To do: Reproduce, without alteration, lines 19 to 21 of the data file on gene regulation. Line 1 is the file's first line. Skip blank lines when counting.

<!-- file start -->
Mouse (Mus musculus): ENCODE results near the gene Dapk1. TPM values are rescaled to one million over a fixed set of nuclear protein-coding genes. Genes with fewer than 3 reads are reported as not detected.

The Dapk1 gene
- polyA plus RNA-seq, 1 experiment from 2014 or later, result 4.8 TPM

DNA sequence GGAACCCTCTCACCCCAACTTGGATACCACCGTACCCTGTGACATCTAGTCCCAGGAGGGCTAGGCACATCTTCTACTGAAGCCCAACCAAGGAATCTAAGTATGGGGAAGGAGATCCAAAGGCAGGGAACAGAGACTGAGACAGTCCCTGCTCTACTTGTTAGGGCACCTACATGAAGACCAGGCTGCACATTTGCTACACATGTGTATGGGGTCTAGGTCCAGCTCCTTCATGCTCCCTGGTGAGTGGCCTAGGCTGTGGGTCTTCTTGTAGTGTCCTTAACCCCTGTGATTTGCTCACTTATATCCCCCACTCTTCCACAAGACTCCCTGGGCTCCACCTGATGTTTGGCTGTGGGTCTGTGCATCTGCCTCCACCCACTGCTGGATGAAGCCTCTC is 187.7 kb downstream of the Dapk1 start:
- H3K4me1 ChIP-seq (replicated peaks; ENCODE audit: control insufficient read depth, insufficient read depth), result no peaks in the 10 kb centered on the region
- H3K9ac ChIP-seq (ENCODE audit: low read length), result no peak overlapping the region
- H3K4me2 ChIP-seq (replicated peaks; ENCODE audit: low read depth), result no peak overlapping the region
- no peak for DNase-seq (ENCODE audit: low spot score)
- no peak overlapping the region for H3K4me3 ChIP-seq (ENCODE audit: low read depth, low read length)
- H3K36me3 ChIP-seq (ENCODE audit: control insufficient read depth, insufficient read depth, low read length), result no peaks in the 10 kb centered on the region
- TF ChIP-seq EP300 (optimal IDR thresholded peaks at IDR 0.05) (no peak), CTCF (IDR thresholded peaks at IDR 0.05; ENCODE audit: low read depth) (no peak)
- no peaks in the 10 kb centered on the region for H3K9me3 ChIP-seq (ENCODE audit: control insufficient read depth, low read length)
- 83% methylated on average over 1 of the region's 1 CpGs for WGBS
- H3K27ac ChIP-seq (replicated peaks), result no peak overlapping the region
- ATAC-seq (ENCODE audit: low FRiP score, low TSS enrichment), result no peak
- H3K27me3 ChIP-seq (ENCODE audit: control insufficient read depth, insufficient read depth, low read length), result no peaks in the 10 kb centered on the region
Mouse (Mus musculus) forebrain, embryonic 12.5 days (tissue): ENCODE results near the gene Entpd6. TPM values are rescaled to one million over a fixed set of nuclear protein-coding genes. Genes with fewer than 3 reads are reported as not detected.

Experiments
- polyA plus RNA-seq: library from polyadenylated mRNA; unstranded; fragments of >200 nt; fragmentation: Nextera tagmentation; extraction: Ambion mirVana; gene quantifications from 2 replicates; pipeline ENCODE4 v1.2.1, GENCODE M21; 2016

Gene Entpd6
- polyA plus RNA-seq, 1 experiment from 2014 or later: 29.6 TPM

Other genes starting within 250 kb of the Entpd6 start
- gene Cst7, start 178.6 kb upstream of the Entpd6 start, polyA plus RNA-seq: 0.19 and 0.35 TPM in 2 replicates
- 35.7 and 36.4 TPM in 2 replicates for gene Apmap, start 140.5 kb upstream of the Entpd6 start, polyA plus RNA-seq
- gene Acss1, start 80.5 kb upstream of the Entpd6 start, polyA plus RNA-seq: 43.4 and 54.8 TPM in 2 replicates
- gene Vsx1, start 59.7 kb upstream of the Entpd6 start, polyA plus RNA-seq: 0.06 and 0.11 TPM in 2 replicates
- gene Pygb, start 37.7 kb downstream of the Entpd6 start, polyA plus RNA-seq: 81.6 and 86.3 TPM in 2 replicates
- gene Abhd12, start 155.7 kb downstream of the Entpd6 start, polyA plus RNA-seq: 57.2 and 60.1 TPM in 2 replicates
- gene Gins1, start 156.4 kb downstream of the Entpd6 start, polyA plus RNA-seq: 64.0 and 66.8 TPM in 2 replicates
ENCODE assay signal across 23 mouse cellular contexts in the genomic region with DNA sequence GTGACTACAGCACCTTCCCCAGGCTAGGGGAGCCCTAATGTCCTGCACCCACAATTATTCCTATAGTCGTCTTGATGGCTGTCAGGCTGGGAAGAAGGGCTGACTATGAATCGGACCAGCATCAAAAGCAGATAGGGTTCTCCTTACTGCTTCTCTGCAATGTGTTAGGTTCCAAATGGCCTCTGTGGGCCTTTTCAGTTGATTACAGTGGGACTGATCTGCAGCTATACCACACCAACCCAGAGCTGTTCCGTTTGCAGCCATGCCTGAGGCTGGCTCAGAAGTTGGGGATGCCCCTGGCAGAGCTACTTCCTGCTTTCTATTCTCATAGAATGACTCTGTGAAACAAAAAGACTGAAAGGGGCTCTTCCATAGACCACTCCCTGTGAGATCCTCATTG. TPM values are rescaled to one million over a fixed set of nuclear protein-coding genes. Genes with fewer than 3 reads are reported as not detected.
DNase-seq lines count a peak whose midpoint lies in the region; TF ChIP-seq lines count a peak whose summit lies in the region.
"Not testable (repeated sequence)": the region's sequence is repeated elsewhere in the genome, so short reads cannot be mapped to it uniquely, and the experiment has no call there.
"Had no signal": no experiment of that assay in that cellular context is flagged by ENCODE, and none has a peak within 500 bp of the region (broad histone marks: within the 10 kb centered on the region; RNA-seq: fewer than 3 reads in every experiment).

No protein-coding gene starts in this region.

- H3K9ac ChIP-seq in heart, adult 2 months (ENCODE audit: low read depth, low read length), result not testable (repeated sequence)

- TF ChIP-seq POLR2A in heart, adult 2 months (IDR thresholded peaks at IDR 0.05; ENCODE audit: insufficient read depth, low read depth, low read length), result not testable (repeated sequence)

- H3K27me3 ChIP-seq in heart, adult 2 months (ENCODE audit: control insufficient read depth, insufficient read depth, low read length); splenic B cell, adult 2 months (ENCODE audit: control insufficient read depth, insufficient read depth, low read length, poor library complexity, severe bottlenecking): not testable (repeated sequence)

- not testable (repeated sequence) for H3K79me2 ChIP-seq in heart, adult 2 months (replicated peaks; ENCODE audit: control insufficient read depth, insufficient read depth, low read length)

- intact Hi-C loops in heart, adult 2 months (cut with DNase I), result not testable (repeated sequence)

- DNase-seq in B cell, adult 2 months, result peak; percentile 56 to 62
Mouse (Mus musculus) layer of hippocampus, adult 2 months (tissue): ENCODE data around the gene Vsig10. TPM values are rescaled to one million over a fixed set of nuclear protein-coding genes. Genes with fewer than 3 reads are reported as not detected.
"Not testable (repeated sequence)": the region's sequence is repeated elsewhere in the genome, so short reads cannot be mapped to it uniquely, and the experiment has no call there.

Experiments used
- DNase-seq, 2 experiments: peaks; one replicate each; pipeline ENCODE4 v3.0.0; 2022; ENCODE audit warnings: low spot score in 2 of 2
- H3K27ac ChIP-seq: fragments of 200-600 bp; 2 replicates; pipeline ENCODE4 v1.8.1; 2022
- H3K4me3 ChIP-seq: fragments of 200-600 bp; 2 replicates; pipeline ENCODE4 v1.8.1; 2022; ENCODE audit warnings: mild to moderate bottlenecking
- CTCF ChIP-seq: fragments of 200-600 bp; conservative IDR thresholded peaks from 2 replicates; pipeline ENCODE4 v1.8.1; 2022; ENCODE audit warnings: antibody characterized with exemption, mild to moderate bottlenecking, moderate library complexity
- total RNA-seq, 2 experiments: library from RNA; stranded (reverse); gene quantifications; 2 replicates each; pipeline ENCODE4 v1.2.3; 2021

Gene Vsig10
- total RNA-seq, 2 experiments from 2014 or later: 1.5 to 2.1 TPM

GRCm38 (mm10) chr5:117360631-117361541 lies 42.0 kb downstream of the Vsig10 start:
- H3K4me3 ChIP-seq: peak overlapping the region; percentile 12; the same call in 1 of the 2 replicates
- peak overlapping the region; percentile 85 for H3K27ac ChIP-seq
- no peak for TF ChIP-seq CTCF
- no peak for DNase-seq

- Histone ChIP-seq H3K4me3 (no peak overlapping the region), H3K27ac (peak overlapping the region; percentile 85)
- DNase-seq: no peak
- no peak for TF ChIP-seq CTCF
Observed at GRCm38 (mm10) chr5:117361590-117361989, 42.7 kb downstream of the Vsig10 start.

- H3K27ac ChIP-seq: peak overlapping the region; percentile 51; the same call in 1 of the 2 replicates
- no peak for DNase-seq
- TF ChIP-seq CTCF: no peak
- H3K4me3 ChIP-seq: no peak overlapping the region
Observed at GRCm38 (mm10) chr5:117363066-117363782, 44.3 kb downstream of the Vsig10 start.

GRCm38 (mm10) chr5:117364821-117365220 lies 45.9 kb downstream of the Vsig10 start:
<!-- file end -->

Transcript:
- polyA plus RNA-seq: library from polyadenylated mRNA; unstranded; fragments of >200 nt; fragmentation: Nextera tagmentation; extraction: Ambion mirVana; gene quantifications from 2 replicates; pipeline ENCODE4 v1.2.1, GENCODE M21; 2016

Gene Entpd6
- polyA plus RNA-seq, 1 experiment from 2014 or later: 29.6 TPM